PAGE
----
APIBC["PROCESSCMD"] = "1";  // Process Command Code
			APIBC["BTCHDESC"] = "Generated invoice batch";

			// Group invoices by vendor num and doc num
			foreach (IGrouping<string, InvoiceLine> invoice in lines.GroupBy(line => line.VendorNumber + " - " + line.DocuementNumber))
				APIBH["IDVEND"] = invoice.First().VendorNumber;  // Vendor Number
				APIBH["PROCESSCMD"] = "7";  // Process Command Code
				APIBH["PROCESSCMD"] = "4";  // Process Command Code
				APIBH["IDINVC"] = invoice.First().DocuementNumber;  // Document Number
				APIBH["DATEINVC"] = invoice.First().DocumentDate;
				APIBH["DATEBUS"] = invoice.First().PostingDate;

				// Clear default detail lines - we only want lines based on import file
				while (APIBD.Fetch())

				foreach (InvoiceLine invoiceLine in invoice)
					APIBD["PROCESSCMD"] = "0";  // Process Command Code
					APIBD["IDGLACCT"] = invoiceLine.Account;  // G/L Account
					APIBD["AMTDIST"] = invoiceLine.Amount;  // Distributed Amount

				APIBH["AMTGROSTOT"] = -(decimal)APIBH["AMTUNDISTR"];  // Document Total Including Tax
		return APIBC["CNTBTCH"].ToString();



APIBC – AP Invoice batches

APIBH – AP Invoice header

APIBD – AP Invoice detail line

Common Implementations – GL Imports

Here is the code snippet:

public void Import(IEnumerable lines, DateTime postingDate)
	// TODO: To increase efficiency, comment out any unused DB links.
	using (HuAPConnection Connection = new HuAPConnection())
	using (HuView GLBCTL = Connection.GetView("GL0008"))
	using (HuView GLJEH = Connection.GetView("GL0006"))
	using (HuView GLJED = Connection.GetView("GL0010"))
	using (HuView GLJEDO = Connection.GetView("GL0402"))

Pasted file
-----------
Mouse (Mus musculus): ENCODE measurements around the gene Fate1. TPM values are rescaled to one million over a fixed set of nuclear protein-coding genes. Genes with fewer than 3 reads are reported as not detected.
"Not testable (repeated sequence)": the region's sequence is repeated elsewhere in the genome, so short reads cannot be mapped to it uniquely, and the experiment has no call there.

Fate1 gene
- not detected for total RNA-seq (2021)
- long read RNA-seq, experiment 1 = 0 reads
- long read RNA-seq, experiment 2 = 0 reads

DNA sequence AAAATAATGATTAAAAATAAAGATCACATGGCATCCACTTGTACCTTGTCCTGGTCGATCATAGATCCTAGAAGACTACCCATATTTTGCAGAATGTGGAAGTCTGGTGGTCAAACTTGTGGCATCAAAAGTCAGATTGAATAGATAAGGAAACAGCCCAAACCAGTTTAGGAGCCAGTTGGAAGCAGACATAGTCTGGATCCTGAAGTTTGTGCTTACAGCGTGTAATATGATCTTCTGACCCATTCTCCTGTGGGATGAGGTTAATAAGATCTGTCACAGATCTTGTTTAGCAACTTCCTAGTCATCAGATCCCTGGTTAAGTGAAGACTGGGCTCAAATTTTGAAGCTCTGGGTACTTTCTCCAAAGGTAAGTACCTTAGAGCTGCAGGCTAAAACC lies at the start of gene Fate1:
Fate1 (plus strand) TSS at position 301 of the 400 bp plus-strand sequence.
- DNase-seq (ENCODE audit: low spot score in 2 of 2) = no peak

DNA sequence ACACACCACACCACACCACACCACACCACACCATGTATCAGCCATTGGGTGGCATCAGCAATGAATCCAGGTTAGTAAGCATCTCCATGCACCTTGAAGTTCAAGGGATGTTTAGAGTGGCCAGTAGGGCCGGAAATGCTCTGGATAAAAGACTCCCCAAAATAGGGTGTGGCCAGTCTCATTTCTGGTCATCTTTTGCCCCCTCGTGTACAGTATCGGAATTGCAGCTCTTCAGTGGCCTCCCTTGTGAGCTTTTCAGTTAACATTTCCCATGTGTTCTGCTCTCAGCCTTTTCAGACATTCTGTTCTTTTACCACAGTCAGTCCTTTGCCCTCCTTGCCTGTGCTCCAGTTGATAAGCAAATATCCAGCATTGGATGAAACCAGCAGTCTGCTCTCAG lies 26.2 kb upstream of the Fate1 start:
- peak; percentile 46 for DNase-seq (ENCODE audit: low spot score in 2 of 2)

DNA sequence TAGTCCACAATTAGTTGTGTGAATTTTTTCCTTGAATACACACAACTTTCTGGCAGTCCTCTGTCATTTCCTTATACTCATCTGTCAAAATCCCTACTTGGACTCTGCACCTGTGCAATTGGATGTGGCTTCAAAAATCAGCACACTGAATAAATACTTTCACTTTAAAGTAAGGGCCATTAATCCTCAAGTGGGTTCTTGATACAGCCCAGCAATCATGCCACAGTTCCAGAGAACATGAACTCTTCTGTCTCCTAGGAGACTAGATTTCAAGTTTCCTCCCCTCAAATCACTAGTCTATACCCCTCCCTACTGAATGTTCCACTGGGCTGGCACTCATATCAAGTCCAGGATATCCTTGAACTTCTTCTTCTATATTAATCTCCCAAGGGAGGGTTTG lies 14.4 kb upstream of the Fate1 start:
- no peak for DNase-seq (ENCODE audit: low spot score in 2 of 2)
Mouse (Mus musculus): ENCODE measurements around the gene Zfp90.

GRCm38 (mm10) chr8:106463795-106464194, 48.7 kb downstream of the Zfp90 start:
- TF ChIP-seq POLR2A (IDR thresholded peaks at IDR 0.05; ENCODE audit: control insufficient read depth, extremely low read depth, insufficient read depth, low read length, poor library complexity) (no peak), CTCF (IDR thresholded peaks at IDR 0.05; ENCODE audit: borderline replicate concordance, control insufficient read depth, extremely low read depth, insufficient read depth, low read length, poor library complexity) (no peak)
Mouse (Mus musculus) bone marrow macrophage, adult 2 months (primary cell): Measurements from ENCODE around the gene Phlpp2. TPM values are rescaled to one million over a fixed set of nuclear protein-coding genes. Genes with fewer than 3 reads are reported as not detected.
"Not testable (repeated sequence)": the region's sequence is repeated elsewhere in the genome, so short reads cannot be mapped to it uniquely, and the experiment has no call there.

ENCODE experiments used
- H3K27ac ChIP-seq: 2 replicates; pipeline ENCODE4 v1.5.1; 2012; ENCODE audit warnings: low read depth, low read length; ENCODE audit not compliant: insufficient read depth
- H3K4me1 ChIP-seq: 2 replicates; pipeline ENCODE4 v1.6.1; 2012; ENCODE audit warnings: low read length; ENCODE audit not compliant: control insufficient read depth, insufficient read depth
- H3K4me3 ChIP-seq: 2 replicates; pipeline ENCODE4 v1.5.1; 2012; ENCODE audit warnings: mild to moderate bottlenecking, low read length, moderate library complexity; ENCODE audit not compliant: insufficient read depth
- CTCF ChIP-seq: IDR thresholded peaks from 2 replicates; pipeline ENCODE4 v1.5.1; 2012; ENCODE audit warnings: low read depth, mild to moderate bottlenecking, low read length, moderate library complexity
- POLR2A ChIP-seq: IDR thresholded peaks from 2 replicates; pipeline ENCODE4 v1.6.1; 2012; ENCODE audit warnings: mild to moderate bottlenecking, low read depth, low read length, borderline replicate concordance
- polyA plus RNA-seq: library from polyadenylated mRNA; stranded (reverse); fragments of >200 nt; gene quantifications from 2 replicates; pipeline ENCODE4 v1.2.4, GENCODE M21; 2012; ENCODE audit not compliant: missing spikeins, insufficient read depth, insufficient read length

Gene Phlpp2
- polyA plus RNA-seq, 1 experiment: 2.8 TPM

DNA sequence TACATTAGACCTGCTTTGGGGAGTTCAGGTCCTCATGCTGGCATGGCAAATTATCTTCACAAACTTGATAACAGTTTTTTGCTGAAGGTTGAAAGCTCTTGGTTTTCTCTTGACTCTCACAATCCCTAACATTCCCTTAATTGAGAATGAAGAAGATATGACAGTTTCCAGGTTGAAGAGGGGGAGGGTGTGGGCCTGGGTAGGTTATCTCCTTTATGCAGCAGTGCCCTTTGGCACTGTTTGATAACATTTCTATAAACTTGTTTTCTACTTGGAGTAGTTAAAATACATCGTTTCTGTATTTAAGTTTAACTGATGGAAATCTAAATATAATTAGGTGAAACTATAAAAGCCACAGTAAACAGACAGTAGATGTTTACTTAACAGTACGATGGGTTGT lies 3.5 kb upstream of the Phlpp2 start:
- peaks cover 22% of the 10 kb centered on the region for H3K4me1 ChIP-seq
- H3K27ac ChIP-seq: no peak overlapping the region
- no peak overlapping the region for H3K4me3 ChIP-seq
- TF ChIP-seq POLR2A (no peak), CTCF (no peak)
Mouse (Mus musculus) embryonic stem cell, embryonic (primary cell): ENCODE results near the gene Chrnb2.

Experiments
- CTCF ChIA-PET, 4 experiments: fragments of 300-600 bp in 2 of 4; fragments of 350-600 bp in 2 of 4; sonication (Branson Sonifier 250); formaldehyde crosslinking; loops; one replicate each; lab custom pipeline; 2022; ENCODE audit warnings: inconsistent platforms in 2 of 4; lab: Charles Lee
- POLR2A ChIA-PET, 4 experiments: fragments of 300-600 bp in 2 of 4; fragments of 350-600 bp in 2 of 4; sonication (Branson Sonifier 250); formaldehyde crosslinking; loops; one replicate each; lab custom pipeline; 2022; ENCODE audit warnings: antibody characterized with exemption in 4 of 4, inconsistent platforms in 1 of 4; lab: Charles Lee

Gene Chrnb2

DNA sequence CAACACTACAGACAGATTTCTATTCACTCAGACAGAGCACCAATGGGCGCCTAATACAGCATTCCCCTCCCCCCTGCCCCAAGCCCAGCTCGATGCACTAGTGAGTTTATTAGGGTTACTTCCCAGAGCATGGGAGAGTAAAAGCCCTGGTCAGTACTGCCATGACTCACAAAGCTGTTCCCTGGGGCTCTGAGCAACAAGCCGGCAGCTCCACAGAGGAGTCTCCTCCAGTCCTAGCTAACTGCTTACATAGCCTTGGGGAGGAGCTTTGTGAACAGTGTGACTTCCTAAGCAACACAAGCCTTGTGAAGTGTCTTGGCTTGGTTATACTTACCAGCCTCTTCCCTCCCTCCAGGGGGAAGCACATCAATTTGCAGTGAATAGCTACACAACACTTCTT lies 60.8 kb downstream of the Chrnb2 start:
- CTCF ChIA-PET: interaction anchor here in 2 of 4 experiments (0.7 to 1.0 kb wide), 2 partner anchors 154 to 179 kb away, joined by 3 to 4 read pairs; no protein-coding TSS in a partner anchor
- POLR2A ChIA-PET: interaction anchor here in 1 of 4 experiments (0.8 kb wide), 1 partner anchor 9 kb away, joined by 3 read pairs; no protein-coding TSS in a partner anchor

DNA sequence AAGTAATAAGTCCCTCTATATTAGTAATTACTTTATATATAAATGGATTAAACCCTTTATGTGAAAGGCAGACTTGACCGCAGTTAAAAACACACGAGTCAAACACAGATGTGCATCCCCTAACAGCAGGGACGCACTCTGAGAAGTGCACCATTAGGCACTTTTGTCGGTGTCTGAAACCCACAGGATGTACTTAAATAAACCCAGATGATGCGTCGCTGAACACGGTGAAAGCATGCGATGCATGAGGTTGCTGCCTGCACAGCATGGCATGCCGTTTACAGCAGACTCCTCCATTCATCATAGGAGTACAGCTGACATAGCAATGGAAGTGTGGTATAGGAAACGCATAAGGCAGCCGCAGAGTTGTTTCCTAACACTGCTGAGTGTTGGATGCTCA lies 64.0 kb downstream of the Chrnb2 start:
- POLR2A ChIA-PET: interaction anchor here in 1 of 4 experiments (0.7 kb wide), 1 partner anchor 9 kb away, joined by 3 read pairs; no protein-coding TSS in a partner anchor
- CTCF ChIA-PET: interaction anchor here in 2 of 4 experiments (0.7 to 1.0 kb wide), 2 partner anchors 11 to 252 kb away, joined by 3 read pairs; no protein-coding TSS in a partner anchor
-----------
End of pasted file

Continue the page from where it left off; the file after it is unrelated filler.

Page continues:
GLBCTL["PROCESSCMD"] = "1";  // Lock Batch Switch

		GLJEH["BTCHENTRY"] = "";  // Entry Number
		GLJEH["BTCHENTRY"] = "00000";  // Entry Number
		GLJEH["SRCETYPE"] = "AP";  // Source Type
		GLJEH["DATEENTRY"] = postingDate;

		foreach (DataLine line in lines)
			GLJED["ACCTID"] = line.GLAccount;  // Account Number
			GLJED["PROCESSCMD"] = "0";  // Process switches
			GLJED["SCURNAMT"] = line.Amount;  // Source Currency Amount



HLBCTL is journal entry batches

GLJEH is the header for the journal entry

GLJED is the line items for the journal

Dynamic Fields in Views (1.0.5 feature)

HuLib has made Sage interactions much nicer using an indexer to get fields from views rather than awkward functions but there are still some annoyances. It would be nice if we didn’t always have to cast from an object, even when we are setting it to a variable of the same type.

string vendor = apibh["IDVEND"].ToString();
DateTime date = (DateTime)apibh["DATEINVC"];
decimal amount = apibh["AMTUNDISTR"];

apibh["AMTUNDISTR"] = amount;

Now HuLib has an alternative (though the above code is still perfectly valid. There is now a dynamic object called Fields which allows you to get fields out without bothering with the type casting:

string vendor = apibh.Fields.IDVEND;
DateTime date = apibh.Fields.DATEINVC;
decimal amount = apibh.Fields.AMTUNDISTR;

apibh.Fields.AMTUNDISTR = amount; // Assignment works too

The above code leverages the dynamic type functionality that was added to C# some years ago. There is no intellisense for this type and no compiler errors or warnings for whatever you add to it:

apibh.Fields.THISDOESNTEXIST; // this does not cause a compiler error

Note that this means the above code does not generate compiler errors but it can cause runtime errors. In addition, if you try and assign a string to an int, this will likewise cause a runtime error.

This is just a convenience extension to views for if you don’t feel like using indexers and casting. The implementation will function exactly the same. (Note that you cannot use put without verification with Fields).